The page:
Cold Hardiness Ranking of Rhododendrons By Means of Flower Bud Damage
A cold wave in Russell Gilkey's area (Kingsport, Tenn.) in mid January in 1994 was responsible for a low of -7°F with a wind chill of -20°F. Rhododendron flower buds in his garden sustained damage ranging from 0 to 100 percent. He measured the damage by counting the number of blackened pips in the flower bud. Rhododendrons in his garden are ranked from hardiest to least hardy according to percent blackened pips. Because of the limited number of buds examined and variation among buds on a plant, it is estimated that a difference of about 30 percent blackened pips between plants is necessary in order to conclude that a difference in hardiness exists. It is suggested that an extension of this kind of observation by a number of ARS members in different areas with different abnormal weather conditions would lead to a reliable cold hardiness ranking for rhododendrons. Conflicting and exaggerated hardiness data reported in various publications for rhododendrons makes it difficult for gardeners to choose those which will satisfy their requirements. These requirements may range from bud hardy every year to most years to some years depending on individual desires, available space and zeal.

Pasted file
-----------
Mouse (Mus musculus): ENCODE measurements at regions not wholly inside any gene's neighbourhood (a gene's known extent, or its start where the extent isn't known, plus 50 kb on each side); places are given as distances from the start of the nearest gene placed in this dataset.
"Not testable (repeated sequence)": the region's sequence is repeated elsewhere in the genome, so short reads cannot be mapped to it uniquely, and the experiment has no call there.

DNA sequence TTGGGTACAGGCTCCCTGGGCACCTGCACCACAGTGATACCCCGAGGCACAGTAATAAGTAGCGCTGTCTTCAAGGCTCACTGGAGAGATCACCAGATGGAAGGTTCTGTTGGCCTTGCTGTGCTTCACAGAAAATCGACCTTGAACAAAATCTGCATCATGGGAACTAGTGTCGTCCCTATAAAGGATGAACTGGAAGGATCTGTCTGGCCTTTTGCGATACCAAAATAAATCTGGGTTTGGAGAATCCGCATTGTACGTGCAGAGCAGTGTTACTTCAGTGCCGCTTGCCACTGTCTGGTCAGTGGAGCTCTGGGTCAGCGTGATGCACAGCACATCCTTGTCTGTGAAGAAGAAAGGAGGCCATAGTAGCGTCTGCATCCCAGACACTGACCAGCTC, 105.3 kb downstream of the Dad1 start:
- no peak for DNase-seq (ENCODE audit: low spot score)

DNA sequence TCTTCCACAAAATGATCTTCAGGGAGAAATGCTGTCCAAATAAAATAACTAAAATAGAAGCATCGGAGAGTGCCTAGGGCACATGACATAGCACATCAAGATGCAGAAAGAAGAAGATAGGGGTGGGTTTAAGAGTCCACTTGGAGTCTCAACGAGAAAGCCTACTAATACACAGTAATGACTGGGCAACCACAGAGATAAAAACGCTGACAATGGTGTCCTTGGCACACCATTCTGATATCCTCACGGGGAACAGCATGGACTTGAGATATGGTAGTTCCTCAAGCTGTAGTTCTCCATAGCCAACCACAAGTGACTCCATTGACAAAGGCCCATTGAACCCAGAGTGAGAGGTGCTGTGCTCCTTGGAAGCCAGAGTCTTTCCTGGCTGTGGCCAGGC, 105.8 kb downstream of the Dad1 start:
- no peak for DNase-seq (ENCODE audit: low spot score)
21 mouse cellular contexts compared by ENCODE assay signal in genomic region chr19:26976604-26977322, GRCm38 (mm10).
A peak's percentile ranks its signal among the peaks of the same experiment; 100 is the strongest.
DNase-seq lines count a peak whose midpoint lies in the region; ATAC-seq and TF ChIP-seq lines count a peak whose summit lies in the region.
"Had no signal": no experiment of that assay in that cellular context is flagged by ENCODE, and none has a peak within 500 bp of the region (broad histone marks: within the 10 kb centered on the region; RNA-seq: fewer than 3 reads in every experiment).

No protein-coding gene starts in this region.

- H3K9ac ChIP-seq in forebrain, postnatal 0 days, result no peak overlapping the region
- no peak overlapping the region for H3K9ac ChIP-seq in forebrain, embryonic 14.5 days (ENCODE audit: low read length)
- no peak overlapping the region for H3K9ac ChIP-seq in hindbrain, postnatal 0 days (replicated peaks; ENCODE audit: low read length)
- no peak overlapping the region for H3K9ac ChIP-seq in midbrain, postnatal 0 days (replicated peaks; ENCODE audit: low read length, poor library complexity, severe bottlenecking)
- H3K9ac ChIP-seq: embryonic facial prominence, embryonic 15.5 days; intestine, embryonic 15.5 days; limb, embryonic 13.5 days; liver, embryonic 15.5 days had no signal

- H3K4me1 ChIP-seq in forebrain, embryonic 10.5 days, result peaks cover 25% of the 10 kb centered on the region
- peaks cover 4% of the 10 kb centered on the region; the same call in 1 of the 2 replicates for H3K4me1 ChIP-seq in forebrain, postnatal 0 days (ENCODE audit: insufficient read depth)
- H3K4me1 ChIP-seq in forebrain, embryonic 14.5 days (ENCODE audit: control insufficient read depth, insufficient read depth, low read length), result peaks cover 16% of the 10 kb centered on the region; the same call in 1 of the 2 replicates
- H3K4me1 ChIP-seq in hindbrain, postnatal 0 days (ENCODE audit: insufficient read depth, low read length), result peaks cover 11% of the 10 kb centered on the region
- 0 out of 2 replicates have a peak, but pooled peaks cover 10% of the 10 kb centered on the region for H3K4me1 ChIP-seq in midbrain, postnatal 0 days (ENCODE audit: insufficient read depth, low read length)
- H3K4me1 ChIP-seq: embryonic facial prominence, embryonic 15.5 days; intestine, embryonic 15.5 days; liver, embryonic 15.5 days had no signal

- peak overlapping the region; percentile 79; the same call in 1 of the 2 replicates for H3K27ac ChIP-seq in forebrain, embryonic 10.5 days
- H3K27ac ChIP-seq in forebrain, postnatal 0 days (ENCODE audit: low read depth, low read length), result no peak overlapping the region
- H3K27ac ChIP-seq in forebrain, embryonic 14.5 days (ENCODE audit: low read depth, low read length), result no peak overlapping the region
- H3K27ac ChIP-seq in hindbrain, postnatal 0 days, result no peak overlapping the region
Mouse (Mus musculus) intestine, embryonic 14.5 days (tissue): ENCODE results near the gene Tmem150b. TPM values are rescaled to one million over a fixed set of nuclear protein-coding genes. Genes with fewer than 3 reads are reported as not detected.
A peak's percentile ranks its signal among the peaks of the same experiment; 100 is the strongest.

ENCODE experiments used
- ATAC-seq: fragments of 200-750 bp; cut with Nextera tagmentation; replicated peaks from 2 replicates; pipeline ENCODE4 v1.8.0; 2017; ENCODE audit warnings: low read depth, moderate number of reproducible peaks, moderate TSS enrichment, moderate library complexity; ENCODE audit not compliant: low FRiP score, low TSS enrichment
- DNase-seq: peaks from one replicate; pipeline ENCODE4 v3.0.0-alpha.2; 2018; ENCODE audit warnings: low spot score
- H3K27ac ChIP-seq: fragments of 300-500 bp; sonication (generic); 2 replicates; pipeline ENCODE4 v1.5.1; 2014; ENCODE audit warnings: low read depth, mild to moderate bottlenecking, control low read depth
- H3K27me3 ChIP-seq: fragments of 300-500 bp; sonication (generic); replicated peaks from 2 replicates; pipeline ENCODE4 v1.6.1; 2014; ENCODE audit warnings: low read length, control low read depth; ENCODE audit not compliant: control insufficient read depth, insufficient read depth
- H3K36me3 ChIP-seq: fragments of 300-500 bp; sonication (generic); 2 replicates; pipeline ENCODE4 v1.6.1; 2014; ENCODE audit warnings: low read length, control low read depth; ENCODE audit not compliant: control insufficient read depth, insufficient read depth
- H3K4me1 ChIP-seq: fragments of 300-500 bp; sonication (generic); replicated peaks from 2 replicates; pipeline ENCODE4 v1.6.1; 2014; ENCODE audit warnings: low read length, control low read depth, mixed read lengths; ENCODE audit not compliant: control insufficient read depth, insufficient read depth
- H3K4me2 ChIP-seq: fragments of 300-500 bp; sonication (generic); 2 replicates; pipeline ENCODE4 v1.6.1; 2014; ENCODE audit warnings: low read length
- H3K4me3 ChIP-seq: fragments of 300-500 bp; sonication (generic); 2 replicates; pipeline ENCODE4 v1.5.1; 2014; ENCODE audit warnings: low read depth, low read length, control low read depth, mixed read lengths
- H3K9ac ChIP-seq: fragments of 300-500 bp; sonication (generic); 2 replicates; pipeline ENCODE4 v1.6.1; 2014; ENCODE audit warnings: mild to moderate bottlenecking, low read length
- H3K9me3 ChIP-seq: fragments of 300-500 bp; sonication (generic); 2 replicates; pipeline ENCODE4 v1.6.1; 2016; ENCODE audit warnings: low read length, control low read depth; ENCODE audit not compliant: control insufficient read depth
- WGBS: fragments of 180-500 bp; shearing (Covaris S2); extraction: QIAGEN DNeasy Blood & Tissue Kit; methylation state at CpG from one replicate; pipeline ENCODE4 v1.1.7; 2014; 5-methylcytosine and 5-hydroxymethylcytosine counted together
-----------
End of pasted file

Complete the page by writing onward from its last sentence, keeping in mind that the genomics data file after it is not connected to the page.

Winter temperature hardiness ratings for flower buds of a particular rhododendron range so much in nursery catalogs and in the literature that you don't know what to believe.
Some of the confusion may come from the many factors that affect hardiness. Three primary aspects of winter hardiness were presented in the article by Pellet and Moe in the Journal (Vol. 40, No. 4, 1986): timing of acclimation, maximum cold hardiness capability and ability to resist rapid deacclimation or ability to reacclimate rapidly following unseasonable warm periods in late winter. The table, Midwinter Hardiness (°F) of Flower Buds of Rhododendron Taxa, in their article lists the lowest approximate temperature that will result in 50 percent or greater bloom. The data were obtained by exposing rhododendron flower buds to progressively lower temperatures and examining bud damage. This data would be excellent for determining comparable maximum cold hardiness capability. However, the other aspects of winter hardiness would not be covered. Also, laboratories capable of doing the experiments they carried out don't have the manpower available and the material at hand to investigate the large number of rhododendrons grown by ARS members. Comparative rankings by a number of rhododendron hobbyists might be the answer if enough willing participants could be found and someone would be responsible for compiling the data. The sample would have to be large enough to include a wide variety of weather conditions so that the various aspects of winter hardiness would be taken into account. Comparing the bud damage of a group of rhododendrons would allow ranking from hardiest to least hardy. If a rhododendron in the ranking blooms satisfactorily most or all the time in a given area, then those rhododendrons with approximately equal or with less bud damage should be suitable for growing in that area.